By Deborah Dobson

In the mid-1990s, I was working as a youth counselor for at-risk teenage girls as part of a preventative program designed to minimize their risk of pregnancy, drug use and abuse, and truancy. Much of my job was providing support and guidance to these girls in the hope of redirecting their behavior.

I picked up Gail (not her real name) up at her home one day and felt some relief that she was at least keeping her appointments with me. We’d met two or three times before, and our lack of progress was evident in her reluctance to talk with me.

As we drove away from her house, I wondered what to do to open the door between us. Suddenly I had an inspiration to take her to a local no-kill animal shelter that I often enjoyed visiting.

When we got inside, Gail completely changed. She smiled, laughed, talked animatedly, and wanted to adopt several of the four-legged residents.

It was such a success with Gail that I decided to bring my other clients there. Over the next several months, I realized that our visits to the shelter were helping tremendously. The teens relaxed in the animals’ presence, and we were able to make deeper progress in our counseling conversations together.

I knew that I had stumbled onto something helpful and started researching therapeutic methods designed to unite at-risk teens and animals. Out of this came C.A.R.E. – Canine Advocates for Rehabilitation and Education, an experiential animal-assisted therapy (AAT) program in which teens train homeless dogs in basic obedience and make the dogs more adoptable. In return, the dogs provide a steady stream of unconditional love and acceptance — something many of these teens have never experienced.

C.A.R.E. is the result of hundreds of hours of research and many conversations with people across the country who run similar programs. It stresses safety and understanding canine body language, being a responsible dog owner, the severity of the problem of unwanted puppies and dogs, positive training methods, and the long history of companionship that dogs and humans have shared over the centuries.

The C.A.R.E. program runs for eight weeks. After the first week each C.A.R.E. session is held in two parts: the actual hands-on dog training followed by a group therapy session during which training challenges are discussed and used as a springboard for real-life challenges a teen might encounter.

For example, if a teen had difficulty teaching her dog to sit, how did she feel? What did she do with that feeling as she pursued her goal of teaching sit? And how can she apply what she learned about patience, anger management, leadership, etc., as a dog trainer to frustration she may feel at school? With a sibling? A parent?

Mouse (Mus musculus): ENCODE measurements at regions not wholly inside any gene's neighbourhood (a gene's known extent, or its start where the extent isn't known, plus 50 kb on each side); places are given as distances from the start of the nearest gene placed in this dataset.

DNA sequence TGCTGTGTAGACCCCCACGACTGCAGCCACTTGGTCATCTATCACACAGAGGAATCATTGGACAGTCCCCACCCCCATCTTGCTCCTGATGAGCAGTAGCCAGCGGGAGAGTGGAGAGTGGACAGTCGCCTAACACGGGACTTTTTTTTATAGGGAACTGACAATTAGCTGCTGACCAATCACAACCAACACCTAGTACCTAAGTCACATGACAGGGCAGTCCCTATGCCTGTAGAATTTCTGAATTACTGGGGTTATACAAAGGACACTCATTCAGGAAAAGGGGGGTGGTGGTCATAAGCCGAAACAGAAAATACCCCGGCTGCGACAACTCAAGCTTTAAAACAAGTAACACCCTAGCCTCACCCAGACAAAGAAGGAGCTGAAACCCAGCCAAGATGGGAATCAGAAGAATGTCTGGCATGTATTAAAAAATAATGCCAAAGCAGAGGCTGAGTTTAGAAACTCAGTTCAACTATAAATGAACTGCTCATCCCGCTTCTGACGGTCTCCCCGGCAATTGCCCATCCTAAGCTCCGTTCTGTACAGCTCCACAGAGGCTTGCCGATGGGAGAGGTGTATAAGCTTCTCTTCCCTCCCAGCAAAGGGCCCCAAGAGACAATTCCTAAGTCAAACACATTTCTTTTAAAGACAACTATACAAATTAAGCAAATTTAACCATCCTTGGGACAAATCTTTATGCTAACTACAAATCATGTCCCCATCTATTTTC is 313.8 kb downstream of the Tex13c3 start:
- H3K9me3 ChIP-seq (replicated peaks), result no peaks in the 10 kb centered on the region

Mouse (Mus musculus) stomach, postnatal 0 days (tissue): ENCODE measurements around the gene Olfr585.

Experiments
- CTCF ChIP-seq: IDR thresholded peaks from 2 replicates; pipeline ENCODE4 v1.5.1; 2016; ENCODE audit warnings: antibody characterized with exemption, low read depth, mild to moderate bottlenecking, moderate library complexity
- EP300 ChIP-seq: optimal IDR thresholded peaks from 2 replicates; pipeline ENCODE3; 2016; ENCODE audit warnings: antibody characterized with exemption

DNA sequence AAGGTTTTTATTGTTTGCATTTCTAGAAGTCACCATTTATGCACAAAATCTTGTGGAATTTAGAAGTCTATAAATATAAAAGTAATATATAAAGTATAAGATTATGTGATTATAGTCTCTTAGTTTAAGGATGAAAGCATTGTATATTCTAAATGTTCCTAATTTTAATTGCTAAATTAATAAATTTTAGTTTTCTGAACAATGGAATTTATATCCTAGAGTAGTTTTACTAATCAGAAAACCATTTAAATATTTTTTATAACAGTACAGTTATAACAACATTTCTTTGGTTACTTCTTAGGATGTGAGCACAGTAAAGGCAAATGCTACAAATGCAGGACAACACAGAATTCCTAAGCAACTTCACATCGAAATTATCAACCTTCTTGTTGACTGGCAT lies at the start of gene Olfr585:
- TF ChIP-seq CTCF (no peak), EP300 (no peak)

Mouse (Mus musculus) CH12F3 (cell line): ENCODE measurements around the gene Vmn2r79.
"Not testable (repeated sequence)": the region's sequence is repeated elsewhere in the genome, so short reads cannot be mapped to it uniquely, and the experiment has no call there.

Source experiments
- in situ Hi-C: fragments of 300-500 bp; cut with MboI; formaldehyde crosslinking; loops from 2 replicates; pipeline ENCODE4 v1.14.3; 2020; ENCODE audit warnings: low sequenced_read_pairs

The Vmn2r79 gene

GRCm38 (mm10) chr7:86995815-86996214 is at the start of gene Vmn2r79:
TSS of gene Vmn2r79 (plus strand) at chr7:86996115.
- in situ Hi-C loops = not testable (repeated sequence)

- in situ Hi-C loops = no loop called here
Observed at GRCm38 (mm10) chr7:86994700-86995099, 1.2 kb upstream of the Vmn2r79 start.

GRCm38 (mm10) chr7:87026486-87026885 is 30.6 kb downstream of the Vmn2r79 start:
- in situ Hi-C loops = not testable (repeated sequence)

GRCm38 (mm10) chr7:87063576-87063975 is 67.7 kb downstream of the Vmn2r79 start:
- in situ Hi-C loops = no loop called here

My theory is that when the teens realize how their patient work with the dogs brings positive results, their own self-esteem will improve. This will increase the likelihood of them making healthier, more life-affirming choices.

Currently, we have several agencies ready to refer teens including our local juvenile probation and child protective services offices. We are also working with a local dog rescue group that will provide the dogs for C.A.R.E.

In these tough economic times, dogs and teens are often vulnerable populations and need more help than ever.


Visit www.angelanimals.net/nlimage63.html to view photos that were taken last summer at a simulated C.A.R.E. training session in Deborah Dobson’s backyard with some of the teens and dogs from her neighborhood. They were working on the training commands: sit and sit/stay.
Deborah Dobson, BSW, is founder of C.A.R.E. She has loved dogs all her life. She lives in northern Arizona and is currently working on launching C.A.R.E. and looking for her next furry, four-legged, canine companion. She needs another $3000 worth of donations to cover the cost of liability insurance and equipment for the teens and dogs. Visit the C.A.R.E.  website www.caredogs.org for more information about where to make a secure tax-deductible donation online. C.A.R.E. is located in the area of the Verde Valley and is looking for volunteers to foster a C.A.R.E. dog or serve on its board of directors. Any support can provide help to launch this much-needed program and is greatly appreciated.
How have animals inspired you to help people?
Allen and Linda Anderson
Angel Animals Network – Where Pets Are Family

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